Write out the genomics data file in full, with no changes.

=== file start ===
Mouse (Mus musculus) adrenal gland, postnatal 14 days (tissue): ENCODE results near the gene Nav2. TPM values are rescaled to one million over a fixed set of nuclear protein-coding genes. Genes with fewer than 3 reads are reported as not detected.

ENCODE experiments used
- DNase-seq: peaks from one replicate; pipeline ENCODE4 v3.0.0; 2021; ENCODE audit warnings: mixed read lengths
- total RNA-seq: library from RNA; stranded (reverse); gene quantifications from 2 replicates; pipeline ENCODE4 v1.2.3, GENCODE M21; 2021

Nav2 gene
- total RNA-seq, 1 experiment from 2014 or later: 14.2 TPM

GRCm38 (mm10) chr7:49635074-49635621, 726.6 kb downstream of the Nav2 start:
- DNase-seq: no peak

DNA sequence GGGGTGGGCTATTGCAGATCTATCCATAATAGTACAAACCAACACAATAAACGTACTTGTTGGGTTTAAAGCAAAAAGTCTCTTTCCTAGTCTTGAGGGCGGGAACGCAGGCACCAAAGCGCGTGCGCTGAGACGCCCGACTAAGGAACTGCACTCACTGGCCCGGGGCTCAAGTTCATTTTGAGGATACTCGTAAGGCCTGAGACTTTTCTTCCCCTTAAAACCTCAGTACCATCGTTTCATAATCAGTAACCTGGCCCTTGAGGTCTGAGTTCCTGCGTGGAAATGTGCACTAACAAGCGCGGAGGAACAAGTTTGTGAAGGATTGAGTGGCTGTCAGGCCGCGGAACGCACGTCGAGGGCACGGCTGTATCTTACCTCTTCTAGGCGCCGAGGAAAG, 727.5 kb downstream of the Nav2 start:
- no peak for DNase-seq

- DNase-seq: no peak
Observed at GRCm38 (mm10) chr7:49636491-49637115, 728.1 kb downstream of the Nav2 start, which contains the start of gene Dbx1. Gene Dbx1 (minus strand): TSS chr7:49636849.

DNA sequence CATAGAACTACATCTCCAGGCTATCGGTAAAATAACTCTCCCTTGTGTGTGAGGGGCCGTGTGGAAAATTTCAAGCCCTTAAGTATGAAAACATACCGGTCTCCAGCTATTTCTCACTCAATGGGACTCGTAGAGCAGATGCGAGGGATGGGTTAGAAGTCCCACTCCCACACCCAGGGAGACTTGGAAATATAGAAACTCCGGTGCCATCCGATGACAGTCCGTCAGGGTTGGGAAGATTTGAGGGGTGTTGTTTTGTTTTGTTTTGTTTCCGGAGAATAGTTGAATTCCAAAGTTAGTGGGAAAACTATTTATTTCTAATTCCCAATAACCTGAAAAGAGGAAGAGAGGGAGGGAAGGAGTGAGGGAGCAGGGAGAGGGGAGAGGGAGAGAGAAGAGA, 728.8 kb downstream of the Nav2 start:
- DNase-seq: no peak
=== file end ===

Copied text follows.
Mouse (Mus musculus) adrenal gland, postnatal 14 days (tissue): ENCODE results near the gene Nav2. TPM values are rescaled to one million over a fixed set of nuclear protein-coding genes. Genes with fewer than 3 reads are reported as not detected.

ENCODE experiments used
- DNase-seq: peaks from one replicate; pipeline ENCODE4 v3.0.0; 2021; ENCODE audit warnings: mixed read lengths
- total RNA-seq: library from RNA; stranded (reverse); gene quantifications from 2 replicates; pipeline ENCODE4 v1.2.3, GENCODE M21; 2021

Nav2 gene
- total RNA-seq, 1 experiment from 2014 or later: 14.2 TPM

GRCm38 (mm10) chr7:49635074-49635621, 726.6 kb downstream of the Nav2 start:
- DNase-seq: no peak

DNA sequence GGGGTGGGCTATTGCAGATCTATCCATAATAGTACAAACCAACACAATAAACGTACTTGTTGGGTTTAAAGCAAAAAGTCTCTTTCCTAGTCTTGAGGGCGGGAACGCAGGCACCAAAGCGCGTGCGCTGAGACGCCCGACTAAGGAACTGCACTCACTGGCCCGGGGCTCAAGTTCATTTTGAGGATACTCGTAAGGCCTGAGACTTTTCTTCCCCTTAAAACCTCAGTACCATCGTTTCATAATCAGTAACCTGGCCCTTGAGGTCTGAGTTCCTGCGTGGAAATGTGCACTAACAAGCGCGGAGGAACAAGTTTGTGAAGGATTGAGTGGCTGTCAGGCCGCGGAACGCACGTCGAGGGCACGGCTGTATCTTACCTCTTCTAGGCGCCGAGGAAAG, 727.5 kb downstream of the Nav2 start:
- no peak for DNase-seq

- DNase-seq: no peak
Observed at GRCm38 (mm10) chr7:49636491-49637115, 728.1 kb downstream of the Nav2 start, which contains the start of gene Dbx1. Gene Dbx1 (minus strand): TSS chr7:49636849.

DNA sequence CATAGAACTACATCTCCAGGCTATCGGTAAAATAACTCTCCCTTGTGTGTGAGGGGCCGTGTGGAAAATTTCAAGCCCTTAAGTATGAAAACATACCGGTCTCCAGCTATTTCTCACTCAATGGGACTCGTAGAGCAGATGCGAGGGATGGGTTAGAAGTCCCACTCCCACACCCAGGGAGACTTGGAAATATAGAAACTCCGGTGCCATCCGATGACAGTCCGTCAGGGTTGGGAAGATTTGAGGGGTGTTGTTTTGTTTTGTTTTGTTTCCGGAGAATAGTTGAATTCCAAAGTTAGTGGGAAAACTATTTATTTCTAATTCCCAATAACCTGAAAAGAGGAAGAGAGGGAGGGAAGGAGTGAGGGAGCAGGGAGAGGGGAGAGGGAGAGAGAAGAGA, 728.8 kb downstream of the Nav2 start:
- DNase-seq: no peak